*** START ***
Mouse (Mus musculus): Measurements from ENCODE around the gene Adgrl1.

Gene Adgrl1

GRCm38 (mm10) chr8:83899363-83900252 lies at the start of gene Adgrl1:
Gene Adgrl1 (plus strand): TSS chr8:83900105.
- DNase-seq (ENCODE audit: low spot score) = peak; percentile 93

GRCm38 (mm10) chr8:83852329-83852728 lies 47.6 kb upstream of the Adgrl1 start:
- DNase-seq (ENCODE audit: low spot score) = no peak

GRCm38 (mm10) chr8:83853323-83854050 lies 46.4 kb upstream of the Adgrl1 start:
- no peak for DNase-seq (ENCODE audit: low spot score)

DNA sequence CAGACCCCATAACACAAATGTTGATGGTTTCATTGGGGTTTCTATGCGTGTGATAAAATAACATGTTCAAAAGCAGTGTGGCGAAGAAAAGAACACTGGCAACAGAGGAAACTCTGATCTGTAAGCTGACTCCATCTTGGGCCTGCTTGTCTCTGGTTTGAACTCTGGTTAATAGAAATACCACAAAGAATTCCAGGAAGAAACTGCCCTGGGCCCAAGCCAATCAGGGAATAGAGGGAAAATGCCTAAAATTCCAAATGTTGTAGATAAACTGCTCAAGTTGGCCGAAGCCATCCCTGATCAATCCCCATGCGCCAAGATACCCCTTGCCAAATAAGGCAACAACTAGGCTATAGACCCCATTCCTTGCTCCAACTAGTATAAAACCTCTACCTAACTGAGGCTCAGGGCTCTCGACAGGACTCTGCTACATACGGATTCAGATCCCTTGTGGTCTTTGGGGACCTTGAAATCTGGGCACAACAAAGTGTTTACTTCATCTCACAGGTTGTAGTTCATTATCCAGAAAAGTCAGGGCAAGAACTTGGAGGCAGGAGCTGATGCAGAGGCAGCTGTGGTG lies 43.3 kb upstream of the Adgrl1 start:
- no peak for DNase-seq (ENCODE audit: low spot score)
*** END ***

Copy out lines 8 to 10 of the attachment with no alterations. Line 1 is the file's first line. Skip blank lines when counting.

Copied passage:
GRCm38 (mm10) chr8:83853323-83854050 lies 46.4 kb upstream of the Adgrl1 start:
- no peak for DNase-seq (ENCODE audit: low spot score)

DNA sequence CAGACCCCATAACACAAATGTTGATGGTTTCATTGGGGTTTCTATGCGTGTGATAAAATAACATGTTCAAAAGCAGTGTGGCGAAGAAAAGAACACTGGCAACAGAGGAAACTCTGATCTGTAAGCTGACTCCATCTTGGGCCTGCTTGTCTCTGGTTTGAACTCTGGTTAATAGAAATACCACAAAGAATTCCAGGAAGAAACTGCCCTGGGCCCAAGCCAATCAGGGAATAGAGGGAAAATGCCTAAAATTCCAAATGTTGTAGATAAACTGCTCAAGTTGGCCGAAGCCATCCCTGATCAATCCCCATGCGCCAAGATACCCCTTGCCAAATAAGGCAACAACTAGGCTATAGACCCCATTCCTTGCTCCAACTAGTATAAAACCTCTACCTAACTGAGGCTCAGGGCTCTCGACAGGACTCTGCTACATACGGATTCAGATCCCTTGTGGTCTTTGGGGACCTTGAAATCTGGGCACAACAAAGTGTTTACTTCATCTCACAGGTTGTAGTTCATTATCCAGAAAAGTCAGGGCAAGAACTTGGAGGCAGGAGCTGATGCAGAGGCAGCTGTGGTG lies 43.3 kb upstream of the Adgrl1 start: